The team also stressed that a series of rigorous testing mechanisms have been developed to ensure a secure payment experience, including effective distance & angle, screen recordings, 3D head models and others.

Alipay unveiled its face scan payment strategy in 2015 when Alibaba Founder Jack Ma demonstrated a payment system on a smartphone using facial recognition technology at the CeBit conference in Hanover, Germany. The company rapidly expanded its face scan payment system in China over the following two years.

Alibaba Founder Jack Ma illustrates a facial recognition payment system on a smartphone.

To adapt to all smartphone units, particularly those without 3D cameras, Alipay developed distinct 2D and 3D face verification payment systems.

An Alipay cooperative application vendor told Synced that to ensure the accuracy of 2D facial recognition, Alipay also takes users’ financial behavior data, such as consumption habits, credit data, and buying power, into consideration.

Alipay initially integrated an AI technique it called “liveness detection” to detect and reject for example a photo or a mask of the user’s face being used to fool the system. Liveness detection had the app prompt users to node, shake their head, open their mouth, etc. as part of the scan and verify process. The additional step however was determined to compromise user experience — and Alipay later removed liveness detection.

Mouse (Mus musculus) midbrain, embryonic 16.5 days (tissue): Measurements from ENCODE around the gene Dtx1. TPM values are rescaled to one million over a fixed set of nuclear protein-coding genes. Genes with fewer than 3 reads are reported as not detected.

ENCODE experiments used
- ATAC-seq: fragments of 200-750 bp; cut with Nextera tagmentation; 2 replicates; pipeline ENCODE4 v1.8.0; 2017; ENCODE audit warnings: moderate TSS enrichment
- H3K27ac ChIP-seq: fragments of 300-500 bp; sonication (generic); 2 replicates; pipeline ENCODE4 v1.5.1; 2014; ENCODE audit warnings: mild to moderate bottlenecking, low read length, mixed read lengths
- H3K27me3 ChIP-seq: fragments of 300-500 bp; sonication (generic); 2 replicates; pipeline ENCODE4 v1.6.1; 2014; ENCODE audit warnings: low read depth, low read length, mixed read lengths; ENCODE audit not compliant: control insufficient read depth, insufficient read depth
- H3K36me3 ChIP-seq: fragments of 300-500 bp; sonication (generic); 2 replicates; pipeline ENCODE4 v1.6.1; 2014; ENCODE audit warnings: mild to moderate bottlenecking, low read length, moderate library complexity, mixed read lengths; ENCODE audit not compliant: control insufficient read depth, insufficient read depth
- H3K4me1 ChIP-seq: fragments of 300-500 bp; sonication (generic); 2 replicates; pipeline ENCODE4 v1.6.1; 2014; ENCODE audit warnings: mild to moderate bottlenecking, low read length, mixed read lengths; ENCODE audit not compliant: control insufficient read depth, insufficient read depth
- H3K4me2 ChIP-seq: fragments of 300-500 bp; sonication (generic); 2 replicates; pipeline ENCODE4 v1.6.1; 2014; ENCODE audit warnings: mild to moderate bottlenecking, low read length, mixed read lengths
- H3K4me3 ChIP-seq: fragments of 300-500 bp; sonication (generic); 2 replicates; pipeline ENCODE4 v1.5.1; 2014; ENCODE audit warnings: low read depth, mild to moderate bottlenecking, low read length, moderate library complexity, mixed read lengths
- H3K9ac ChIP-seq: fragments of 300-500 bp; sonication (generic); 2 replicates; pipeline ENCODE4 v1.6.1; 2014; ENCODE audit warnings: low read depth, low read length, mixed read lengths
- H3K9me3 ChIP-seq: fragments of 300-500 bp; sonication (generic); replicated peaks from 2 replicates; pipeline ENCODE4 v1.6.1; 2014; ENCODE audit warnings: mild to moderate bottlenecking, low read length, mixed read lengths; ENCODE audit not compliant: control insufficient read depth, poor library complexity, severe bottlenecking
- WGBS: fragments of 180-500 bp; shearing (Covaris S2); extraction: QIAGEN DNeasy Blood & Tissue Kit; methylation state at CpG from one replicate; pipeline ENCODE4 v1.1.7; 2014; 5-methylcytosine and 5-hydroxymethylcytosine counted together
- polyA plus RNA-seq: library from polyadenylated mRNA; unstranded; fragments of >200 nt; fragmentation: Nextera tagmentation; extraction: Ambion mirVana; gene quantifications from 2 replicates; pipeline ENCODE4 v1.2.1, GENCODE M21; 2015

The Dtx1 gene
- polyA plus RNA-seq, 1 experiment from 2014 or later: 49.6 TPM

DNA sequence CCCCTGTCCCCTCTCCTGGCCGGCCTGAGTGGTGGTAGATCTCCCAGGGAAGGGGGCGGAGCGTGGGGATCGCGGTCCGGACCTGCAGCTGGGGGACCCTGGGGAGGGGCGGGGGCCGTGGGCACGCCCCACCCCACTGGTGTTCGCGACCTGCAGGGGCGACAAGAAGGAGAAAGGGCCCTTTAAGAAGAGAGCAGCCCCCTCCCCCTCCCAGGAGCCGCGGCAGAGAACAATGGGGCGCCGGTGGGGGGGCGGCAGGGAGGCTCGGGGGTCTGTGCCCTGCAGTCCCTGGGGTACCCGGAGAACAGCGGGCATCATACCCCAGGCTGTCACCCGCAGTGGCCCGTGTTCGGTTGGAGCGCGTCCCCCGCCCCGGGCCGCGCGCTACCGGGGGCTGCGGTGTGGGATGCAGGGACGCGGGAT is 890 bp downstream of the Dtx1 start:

Alipay facial recognition payment interface in a third-party app.

In an emailed response to the experiment information provided by Synced, Alipay said iPhone users can enable “gaze recognition” provided by Apple, which can effectively reject facial recognition when a subject’s eyes are closed.

As we move increasingly into biometric identity and access protocols for a wide variety of apps and digital services, an emerging challenge in the implementation of new AI technologies will be striking a balance between user experience and security.


Journalist: Tony Peng | Editor: Michael Sarazen